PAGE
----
India on Thursday bluntly told the US that surveillance of political leaders and others in India by the American intelligence was "unacceptable" to which the US responded by saying that any differences that may exist can be resolved by intelligence communities of the two countries.
This emerged after marathon talks between visiting US secretary of state John Kerry, the highest-ranking dignitary to visit India since the installation of the Modi government, and external affairs minister Sushma Swaraj here. The two sides discussed key issues like trade, defence and energy.
At a joint press conference tonight, Swaraj was asked if she had raised the issue of surveillance of BJP leaders in 2010 by the US National Security Agency (NSA), as was made public recently on the basis of revelations of former NSA contractor Edward Snowden.
Swaraj replied,"I raised this issue with secretary Kerry. I told them that when this news appeared in Indian papers, Indians were agitated and they had expressed their anger too. I even told him that both countries consider each other as friendly nations and it will not be acceptable to us from any angle if one friendly country spies on another friendly country. This is unacceptable to us."
Kerry, however, said: "We value our relationship with India, our bilateral relationship...we also value sharing of information between each other regarding counter-terrorism and other threats to both of our countries... Usually, we try to have our intelligence communities work to resolve any questions or differences that may exist. We will continue to work actively with India wherever we see a threat to our shared interest and we fully respect and understand the feelings expressed by the minister."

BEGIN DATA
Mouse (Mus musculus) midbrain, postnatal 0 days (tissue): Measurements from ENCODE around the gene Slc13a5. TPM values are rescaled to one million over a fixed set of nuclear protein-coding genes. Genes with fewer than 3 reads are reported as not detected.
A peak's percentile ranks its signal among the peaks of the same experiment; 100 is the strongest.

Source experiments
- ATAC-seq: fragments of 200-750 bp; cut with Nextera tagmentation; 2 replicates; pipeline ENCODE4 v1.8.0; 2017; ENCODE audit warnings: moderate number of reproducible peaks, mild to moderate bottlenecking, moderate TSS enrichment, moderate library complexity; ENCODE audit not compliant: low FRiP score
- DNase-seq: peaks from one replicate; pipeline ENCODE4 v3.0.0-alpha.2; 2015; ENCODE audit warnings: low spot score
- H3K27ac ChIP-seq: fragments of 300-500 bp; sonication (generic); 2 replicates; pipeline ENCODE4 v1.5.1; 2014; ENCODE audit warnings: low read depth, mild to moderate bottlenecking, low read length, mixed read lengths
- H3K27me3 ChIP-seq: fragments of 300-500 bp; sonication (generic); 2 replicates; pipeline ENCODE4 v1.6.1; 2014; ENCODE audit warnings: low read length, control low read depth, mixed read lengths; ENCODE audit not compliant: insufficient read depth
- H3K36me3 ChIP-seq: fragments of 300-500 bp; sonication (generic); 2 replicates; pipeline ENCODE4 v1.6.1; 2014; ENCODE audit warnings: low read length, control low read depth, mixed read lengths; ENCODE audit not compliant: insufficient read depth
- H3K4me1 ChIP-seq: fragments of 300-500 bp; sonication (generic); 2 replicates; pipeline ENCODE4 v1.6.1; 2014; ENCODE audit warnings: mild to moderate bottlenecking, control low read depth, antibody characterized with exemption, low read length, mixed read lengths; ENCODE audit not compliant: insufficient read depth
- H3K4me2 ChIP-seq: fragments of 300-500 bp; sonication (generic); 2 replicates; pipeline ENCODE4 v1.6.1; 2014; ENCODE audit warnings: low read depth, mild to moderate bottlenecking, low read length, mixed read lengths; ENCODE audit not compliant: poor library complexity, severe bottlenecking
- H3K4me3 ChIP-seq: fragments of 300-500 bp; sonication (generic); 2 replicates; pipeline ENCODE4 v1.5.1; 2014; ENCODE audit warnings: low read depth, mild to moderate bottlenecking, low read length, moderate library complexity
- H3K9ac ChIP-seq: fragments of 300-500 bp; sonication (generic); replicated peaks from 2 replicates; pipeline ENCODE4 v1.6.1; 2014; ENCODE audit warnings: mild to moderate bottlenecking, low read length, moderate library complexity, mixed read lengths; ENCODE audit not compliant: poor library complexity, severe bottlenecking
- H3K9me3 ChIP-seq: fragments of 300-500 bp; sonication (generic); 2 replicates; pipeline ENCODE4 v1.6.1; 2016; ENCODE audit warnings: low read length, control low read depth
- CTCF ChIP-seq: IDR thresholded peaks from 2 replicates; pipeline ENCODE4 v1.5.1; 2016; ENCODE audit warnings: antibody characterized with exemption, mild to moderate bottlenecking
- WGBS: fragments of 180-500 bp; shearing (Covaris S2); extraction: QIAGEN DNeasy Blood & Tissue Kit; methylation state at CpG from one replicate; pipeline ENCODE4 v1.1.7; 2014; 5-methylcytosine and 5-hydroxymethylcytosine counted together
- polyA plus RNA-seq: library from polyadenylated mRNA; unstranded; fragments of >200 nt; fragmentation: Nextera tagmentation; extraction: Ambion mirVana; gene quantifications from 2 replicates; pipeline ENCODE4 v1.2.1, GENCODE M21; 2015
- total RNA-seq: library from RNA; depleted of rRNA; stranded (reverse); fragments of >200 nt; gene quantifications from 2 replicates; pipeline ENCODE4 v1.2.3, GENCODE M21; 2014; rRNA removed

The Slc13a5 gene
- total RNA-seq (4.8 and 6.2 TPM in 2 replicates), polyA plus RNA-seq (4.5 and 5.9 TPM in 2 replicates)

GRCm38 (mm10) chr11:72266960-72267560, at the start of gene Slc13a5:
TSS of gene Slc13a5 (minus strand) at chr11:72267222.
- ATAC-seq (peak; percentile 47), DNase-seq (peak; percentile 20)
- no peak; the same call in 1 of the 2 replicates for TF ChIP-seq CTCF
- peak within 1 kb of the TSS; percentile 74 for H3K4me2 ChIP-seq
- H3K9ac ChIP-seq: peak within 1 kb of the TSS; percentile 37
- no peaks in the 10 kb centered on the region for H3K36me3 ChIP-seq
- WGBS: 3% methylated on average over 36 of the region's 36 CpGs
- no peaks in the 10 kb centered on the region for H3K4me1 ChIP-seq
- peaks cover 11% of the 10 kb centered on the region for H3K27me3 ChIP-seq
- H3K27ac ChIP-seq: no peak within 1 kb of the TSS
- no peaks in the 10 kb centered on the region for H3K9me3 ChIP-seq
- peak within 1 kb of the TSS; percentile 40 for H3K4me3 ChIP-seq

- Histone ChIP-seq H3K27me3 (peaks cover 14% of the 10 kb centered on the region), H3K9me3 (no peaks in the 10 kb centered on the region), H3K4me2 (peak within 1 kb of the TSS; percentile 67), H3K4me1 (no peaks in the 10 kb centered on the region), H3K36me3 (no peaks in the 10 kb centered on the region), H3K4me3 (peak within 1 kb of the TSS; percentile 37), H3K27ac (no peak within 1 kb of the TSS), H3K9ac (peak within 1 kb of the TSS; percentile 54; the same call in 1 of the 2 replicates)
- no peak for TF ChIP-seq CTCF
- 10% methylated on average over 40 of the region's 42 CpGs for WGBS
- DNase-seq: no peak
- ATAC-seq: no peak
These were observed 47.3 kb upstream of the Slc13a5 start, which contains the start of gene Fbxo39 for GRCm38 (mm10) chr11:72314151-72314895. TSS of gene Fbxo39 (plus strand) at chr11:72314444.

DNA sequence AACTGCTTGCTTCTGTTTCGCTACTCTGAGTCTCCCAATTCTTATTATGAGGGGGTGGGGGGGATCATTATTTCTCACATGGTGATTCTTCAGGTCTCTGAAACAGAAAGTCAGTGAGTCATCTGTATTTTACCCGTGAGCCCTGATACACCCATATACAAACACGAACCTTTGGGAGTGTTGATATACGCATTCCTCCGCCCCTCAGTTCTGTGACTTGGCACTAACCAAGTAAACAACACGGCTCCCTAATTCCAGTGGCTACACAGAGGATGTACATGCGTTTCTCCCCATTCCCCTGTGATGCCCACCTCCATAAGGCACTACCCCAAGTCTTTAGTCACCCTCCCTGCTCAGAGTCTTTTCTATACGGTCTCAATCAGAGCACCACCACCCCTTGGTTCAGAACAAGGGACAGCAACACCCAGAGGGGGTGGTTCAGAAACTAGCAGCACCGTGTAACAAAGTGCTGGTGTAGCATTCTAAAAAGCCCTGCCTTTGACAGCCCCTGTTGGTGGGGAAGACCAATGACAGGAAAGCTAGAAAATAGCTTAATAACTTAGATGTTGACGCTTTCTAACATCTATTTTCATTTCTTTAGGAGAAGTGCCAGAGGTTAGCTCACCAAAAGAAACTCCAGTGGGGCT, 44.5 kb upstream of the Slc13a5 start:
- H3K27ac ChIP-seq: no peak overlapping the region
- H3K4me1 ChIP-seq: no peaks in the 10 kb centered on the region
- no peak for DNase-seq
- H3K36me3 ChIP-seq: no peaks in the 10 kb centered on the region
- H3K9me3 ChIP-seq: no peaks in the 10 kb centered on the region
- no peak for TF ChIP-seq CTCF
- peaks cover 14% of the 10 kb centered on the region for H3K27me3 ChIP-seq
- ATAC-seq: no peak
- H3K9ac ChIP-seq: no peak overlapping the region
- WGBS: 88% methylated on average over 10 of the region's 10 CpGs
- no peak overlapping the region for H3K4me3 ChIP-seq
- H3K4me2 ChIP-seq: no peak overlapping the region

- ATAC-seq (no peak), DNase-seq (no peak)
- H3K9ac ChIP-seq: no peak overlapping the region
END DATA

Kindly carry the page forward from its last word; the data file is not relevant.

The meeting that marked the 5th Indo-US Strategic Dialogue on Thursday witnessed an intense US effort to understand and woo the new administration in New Delhi even as both tried to determine deliverables on table when PM Narendra Modi travels to US in September to meet US president Barack Obama.
"US and India can and should be indispensable partners of the 21st century. Of course delivering on potential is the key. Words are easy it is the actions we need to take that would really define relationship in days ahead," said Kerry.
Kerry said though bilateral initiatives will continue it is important to put "specifics" on table for PM Modi's trip to Washington to meet president Obama. "I think we share a clear understanding of where we can begin," said Kerry while repeating Modi's mantra 'Sab ke saath sab ka vikaas' in Hindi.